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Pontificate and Associates (PA) Auditing: Cite problems

Pontificate and Associates (PA) are a regional audit firm operating in South East Ontario. Their chief partner, Louis Pontificate, received his CA in the early 1960's. Since starting his own audit firm in 1965, he has seen it grow to a firm with 25 associate partners. At the age of 71, he still works hard although he is well enough off to have retired ages ago.

Having grown up in the area, you knew the firm since they audited your father's small lumber mill. Your father's company was typical of PA's clients: small, unsophisticated, operating primarily locally. You were surprised to return to your downtown Toronto office after a client lunch to be greeted by a regal looking gentleman introducing himself as Louis Pontificate, and seeking your advice.

"Maybe I'm past it," he says when you have all exchanged pleasantries and sat down, he to a simple glass of water, you to a post-lunch coffee. "I try to keep up you know? But even in my little area, the world is changing. All those small businesses, like your father's old mill, they all have web addresses, they all sell all over the world. And we, the accountants, have to try and keep up.

"It's impossible and now I'm in a real mess. Over forty years a CA and never been sued. Never a sniff of scandal. And now, well here's the story. Cardinal Jewelry (CJ) was a client. Fairly large for the area. They sell jewelry made by the Mohawks on reserve. A cottage industry in the truest sense. Or it was. But with all the money on the reserve from gambling, the owners of CJ got a big loan and set up a real factory. The lender, JN, is the majority owner of Big, big bucks."

"Of course, they started selling over the internet. At first it was small potatoes. Then orders picked up and they got the financing for the factory. JN insisted on an audit so we got chosen to do the first 20_1 audit. As a first time audit, we set inherent risk high, and we judged control risk to be moderate for purchasing, payables and inventory. The factory made the audit easier since everything was centralized. In the old days, raw material inventory would be handed out to folks who would make jewelry in their homes. Now, everything was controlled. Or so we thought."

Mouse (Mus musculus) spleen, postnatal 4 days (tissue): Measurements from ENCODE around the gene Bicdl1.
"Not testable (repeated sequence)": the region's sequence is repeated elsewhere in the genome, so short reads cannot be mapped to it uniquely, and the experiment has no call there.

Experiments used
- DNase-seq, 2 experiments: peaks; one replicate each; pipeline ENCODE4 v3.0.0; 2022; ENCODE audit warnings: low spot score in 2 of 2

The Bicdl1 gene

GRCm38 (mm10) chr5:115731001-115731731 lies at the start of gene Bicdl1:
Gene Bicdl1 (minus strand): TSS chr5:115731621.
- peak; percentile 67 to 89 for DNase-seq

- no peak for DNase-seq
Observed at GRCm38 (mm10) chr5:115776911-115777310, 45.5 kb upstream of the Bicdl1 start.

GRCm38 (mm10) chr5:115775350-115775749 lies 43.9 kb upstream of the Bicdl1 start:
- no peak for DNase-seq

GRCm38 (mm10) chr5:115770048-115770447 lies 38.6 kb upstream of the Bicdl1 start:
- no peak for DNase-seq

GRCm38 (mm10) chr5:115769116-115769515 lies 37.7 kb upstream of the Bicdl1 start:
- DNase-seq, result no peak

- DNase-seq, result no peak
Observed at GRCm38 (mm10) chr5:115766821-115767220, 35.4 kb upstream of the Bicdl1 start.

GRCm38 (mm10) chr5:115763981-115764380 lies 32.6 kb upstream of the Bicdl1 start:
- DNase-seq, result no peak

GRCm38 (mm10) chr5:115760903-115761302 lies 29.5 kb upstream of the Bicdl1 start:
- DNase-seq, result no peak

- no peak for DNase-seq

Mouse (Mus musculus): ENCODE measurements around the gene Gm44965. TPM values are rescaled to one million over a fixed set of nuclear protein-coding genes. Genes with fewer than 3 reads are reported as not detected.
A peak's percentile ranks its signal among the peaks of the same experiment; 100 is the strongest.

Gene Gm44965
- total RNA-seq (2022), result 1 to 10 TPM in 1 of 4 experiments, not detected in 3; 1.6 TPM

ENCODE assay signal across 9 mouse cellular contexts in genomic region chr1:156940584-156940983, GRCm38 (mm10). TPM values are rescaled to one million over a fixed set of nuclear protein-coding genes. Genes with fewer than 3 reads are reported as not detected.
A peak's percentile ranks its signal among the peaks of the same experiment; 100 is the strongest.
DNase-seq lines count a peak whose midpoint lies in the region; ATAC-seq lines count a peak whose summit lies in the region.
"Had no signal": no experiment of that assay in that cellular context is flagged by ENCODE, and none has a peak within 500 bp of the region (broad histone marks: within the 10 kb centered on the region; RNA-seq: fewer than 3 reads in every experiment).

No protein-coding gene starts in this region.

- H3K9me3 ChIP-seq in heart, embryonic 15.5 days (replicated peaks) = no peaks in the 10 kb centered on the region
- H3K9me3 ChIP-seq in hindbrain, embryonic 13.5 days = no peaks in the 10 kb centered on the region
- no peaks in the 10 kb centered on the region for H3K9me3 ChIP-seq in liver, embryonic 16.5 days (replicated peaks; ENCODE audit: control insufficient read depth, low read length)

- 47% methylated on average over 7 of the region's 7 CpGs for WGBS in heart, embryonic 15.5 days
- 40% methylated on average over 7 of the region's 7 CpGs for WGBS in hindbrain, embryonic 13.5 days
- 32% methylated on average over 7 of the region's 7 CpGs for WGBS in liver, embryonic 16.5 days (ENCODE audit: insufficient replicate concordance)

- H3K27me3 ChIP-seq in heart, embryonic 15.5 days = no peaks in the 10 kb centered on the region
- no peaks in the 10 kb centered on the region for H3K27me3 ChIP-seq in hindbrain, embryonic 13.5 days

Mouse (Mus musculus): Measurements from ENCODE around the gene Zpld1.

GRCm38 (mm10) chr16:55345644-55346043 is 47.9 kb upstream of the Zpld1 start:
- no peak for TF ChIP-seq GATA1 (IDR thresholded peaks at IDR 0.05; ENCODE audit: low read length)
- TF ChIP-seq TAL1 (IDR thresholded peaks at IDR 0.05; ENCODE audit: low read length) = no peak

"CJ started getting requests for jewelry with more expensive stones. So in late 20_1, they set up a separate process for gemstones versus polished rocks. I have a flow chart description here. It seems though that someone was diverting some of the purchases of gemstones. It was the guy at the factory whose job it was to assess the stones! He was substituting lower quality gems into inventory and no one could tell the difference except when we got there in 20_3, our audit senior, Patricia Bergere, had just got engaged and knew a few things about gems. She detected the lower quality stones."

"The guy, LN, first claimed it must be the supplier of the stones. But we are pretty sure it's LN. Stones only come out of the safe when the production foreman comes for them. And she receives them in the presence of LN. Both sign a manual log to record when the safe was opened and what production order it was opened for. LN and the president of CJ, who was very ill during 20_2 and rarely on site, are the only ones with the combination. It's an electronic safe so all openings are recorded electronically and compared to a manual log. There were no unusual or unlogged openings. So it's not when the stones are taken out, it's when they are put in."